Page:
El Chalten (18th Jul, 2017) – Hiking to Cerro Torre base (20th Jul) – Hike / camp at Lago de Los Tres, Fitzroy (22nd /23rd Jul)
It’s -10C as I lie in the dark, waiting for the next 100 km/h gust. Each one worse than the last. Then it hits… A surge of adrenaline courses through my body as the tent is flattened against my entire body once again. The violent tent flapping is deafening. Seconds pass that feel like forever, and the gust does not abate. I have been unable to stake out the tent on the hard rocky ground, and it feels like I might get blown off the mountain. The wind subsides briefly and I consider packing up my tent in the dark. The idea of heading down near steep drop offs across ice and deep snow in the pitch black convinces me otherwise. I must suffer it out for hours until the first glimpses of light….
El Chalten is home to Cerro Torre and Fitzroy, both staggering examples of nature and understandably notorious amongst the mountaineering community:
Lago de Los Tres is a magnificent piece of nature that is about as close as you can get to Fitzroy before you start needing some pretty reasonable mountaineering skills. It is highly exposed and I was unsure whether camping up there was a good idea…
From my limited anecdotal experience, the default climatic condition in Winter appears to be one of precipitation and extremely high winds. With their tower like structures, Cerro Torre and Fitzroy are also highly effective cloud magnets so you need to keep an eye out for good weather before heading up there. Here is an account of my time in El Chalten:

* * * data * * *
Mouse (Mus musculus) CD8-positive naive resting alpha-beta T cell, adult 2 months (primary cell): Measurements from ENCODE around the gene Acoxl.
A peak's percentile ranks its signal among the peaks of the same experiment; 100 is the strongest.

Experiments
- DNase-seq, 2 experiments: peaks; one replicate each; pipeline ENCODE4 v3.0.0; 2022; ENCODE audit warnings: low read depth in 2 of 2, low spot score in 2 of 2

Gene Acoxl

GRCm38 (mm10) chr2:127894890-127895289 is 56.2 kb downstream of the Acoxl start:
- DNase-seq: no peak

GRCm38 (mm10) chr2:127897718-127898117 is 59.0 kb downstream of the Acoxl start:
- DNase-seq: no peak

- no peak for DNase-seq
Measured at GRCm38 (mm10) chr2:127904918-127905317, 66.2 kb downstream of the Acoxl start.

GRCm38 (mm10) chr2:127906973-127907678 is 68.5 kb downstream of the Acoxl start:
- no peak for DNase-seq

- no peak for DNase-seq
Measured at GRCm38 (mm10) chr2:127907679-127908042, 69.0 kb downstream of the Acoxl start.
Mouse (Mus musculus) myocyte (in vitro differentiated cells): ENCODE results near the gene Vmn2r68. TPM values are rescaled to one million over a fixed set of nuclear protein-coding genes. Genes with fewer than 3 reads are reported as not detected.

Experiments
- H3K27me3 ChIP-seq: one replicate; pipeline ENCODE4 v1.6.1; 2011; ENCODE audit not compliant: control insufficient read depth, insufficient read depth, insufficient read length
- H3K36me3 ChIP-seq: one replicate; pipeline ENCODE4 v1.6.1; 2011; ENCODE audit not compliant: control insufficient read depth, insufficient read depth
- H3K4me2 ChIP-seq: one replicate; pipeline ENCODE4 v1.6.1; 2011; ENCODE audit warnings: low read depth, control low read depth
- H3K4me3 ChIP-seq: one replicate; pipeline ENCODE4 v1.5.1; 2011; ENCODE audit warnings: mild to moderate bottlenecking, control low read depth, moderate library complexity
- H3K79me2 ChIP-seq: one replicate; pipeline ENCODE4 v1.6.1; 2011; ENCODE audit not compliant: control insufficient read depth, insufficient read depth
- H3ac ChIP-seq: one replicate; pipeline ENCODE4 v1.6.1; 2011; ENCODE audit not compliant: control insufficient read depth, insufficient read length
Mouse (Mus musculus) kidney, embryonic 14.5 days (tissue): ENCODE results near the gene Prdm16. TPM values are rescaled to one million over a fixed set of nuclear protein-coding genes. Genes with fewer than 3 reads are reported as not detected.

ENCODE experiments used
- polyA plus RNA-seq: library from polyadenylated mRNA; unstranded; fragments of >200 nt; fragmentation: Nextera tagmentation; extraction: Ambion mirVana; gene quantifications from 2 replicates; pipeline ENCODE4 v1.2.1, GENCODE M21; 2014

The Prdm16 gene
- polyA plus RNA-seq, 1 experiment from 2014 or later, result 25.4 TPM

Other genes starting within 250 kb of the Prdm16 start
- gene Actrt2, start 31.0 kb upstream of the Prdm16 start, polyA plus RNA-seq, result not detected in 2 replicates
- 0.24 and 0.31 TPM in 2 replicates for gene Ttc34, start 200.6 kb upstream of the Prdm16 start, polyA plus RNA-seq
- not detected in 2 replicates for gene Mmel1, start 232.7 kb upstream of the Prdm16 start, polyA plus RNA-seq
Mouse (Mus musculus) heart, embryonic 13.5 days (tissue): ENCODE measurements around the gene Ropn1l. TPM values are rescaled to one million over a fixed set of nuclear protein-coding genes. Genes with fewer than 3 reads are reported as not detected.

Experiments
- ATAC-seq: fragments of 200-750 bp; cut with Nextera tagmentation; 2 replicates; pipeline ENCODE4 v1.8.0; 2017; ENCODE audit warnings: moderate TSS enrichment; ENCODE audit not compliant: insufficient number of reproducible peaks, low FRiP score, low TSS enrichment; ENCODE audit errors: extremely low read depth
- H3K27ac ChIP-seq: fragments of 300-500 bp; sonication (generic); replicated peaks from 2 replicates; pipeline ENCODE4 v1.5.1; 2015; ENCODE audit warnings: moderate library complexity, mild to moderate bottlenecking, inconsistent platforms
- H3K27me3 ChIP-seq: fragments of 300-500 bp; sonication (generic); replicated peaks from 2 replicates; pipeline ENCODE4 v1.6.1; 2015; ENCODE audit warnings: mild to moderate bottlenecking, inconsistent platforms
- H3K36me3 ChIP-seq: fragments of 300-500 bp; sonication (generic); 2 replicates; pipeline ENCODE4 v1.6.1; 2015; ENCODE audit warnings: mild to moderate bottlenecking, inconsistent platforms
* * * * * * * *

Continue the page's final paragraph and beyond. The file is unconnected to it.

A few days of rain follow until a sunny morning tempts me into borrowing a backpack and heading back to the hills.
It’s a calm night that drops to below -10C but at 6 a.m. a storm starts brewing with wind gusts that rapidly become stronger and stronger. Every couple of minutes I have to stick my hand out into the excruciatingly cold wind to re-attach the violently flapping tent door to a rock (the hard ground means it impossible to stake out the tent). It feels quite unsafe and I make the decision to pack up at the first glimpses of light. I need to get out of the situation, and fast. It’s hard to convey the sense of urgency I feel as I frantically stuff everything into my backpack with a 100km/h wind whipping up snow and blowing the tent onto my face. It’s -10C and it takes a certain amount of determined effort not to freak out.
I find temporary shelter behind a large rock and wait for the wind storm to pass then suddenly develop a very inconvenient upset tummy. With a 100km/h snowdrift you can imagine the complications in such a scenario. After two hours of hanging about the peaks are still covered in cloud…
You can hike to Laguna Torre or Lago de Los Tres (longer) in a day quite easily if you leave early. I would only suggest camping if there is a high chance of good morning weather to enjoy the light of the sunrise hitting the rock. However, in spite of poor weather I enjoyed my experience immensely (more so in hindsight!).
I wasn’t sure at the time but it’s not really permitted to camp at Lago de Los Tres. Even though there was no one there in Winter (most people just do the day hike) it’s probably best to adhere to this rule.